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Arduino on air

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This article expresses the author's opinion at the time of writing. There are no guarantees of correctness, originality or current relevance. Copying the whole article is forbidden. Transcription of selected parts is allowed provided that author and this source are mentioned.

The dream of playing with radio (amateur or pirate) is still in the queue but an appetizer has arrived in order to quench the hunger for a while: a small 433Mhz radio module for Arduino.

The simplest kit with transmitter and receiver, that I bought, costs less than US$ 3. It just sends an on/off signal over the air, and you must calculate, build and solder the antenna yourself.

There are better kits, not that expensive (US$ 12), antenna included and they take care of all encoding-related challenges, delivering perfect, shrink-wrapped messages end-to-end. But then, there would be no fun :)

Such UHF-band radios can handle obstacles like walls, they are perceived as having "more range" due to this. For the same reason, some countries want to deploy 4G cell phone over 700MHz. Big countries like Australia and Brazil can use the extended range to deliver 4G connectivity to rural areas, etc.

My intrinsic objective of using radios with Arduino is to move my weather station to a better spot, outdoors but sheltered and in a shadow, for better readings. Keeping this naked boards off any other sensitive equipments is always a good idea, too.

And the extrinsic objective, as said before, is to feed the "radio bug" that, like photography, bites every nerd. That marvelous thing: it does not work and you don't have many direct means to discover in which of the 10 possible points of failure is the actual problem.

The transmitter (TX) simply turns "on" and "off" and is controlled like a blinking LED, with digitalWrite(). The receiver (RX) can be read with analogRead() or digitalRead(). Quite simple, right? And almost useless, because RX always gets a lot of noise. You can't even blink a LED remotely with confidence, unless you put the antennas right next each other (coupled by the near field).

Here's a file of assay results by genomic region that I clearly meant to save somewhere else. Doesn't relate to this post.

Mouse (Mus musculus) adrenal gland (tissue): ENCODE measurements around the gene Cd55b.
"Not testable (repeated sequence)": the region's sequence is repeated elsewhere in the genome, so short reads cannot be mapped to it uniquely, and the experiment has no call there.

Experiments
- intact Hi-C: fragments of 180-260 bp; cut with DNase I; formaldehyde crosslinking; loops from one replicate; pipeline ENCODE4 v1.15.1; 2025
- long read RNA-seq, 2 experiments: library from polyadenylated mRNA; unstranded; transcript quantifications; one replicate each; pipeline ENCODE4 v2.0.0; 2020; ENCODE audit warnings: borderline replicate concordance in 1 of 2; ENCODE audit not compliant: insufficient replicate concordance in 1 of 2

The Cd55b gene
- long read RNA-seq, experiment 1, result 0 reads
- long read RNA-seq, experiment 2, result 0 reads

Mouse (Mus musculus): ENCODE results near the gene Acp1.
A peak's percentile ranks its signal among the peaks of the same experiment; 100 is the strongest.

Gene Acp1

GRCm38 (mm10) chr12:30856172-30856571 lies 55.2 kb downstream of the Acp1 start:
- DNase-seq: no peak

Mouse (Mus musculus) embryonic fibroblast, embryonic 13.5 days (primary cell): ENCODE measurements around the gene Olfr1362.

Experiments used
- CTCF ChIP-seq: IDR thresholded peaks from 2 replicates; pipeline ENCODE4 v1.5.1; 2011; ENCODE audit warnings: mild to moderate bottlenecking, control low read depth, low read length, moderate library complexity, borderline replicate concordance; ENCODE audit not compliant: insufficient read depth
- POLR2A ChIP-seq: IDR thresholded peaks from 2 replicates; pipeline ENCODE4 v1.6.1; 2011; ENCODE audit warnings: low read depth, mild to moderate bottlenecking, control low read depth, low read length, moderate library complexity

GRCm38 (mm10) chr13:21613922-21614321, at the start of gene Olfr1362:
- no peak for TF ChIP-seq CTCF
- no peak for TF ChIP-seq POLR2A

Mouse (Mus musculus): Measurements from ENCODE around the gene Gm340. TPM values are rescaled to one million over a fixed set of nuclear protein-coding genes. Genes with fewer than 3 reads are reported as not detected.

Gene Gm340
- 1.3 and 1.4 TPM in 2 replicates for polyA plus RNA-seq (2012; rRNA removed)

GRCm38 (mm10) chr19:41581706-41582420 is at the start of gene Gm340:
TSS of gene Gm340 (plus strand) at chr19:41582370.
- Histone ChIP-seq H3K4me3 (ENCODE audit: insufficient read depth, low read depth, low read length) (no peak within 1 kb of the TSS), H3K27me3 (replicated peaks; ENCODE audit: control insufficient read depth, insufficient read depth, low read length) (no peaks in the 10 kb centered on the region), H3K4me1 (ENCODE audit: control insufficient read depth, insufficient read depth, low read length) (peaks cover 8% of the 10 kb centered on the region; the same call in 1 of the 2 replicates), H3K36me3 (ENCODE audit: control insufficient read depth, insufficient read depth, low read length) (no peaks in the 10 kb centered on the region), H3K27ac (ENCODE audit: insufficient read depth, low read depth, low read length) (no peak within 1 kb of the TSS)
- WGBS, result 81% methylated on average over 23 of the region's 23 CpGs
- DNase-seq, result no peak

How to overcome this problem? With software, that's how. It is a must to adopt and implement some digital modulation technique. The only thing to help us is the Arduino speed, so we can take samples from the radio in really high rates. Being a microcontroller, we can put Arduino to work 100% without worries.

RX module seems to have AGC (automatic gain control), so the received signal tends to zero right after TX goes off, and after a short while the noise begins to act up. I noted that because I fixed a software error that was turning on the TX for no good reason (it was an obsolete code that blinked a LED), and then the reception became much difficult.

Actually, this is the big problem of digital modulation: by reading a channel with only two possible values (0 and 1), you need to distinguish three states (0, 1 and "nil") and also discover where each bit begins, having only the bits themselves as clock.

At this point, I took a shortcut and adopted the VirtualWire library. It implements the transmission of reliable messages in a simple and clever way. It could be much more sophisticated (e.g. with error correction) but this shortcut was very welcome: being able to send data in a stage that you didn't even know if the modules were working at all, is priceless.

Yes, some day I will try to implement my own encoding scheme, possibly using more advanced techniques like FEC, encoding bits using DSSS (the poor cousin of CDMA).

As a bonus, VirtualWire uses interruptions instead of polling, both at TX and RX sides. That is, it does not "eat" 100% of CPU, so other activities can be run in parallel within the same microcontroller.

VirtualWire allows precise configuration of baud rate. Interestingly, a higher baud rate like 1200bps seems to work better than a very low one like 50bps. The simplicity of encoding shows its weakness here: a lower baud rate takes more time to send the message and allows more noise to stick around. A robust digital codec would keep the chirp rate at an optimal level regardless of bps.

The other problem, already mentioned, is that sending infrequently leads to bad reception, in spite of VirtualWire doing the homework and adding long preambles with each message in order to train the RX side. The solution I found is to send all the time, continuously, the same message. Brute-force error correction :)

Even if reception is very bad, sometimes it will break through. In my case, it is enough if it happens once very several minutes. With this advantage, I could move the RX board to a hidden spot, near a structural wall, that I already knew to be the worst possible place. And still it works.

In my use case, the scheme just needs to cross one concrete wall. TX is not that powerful, even though it can be fed up to 12V (more than twice the typical 5V). My antenna is a simple flexible wire, so there's a lot of room for improvement in that aspect, too.

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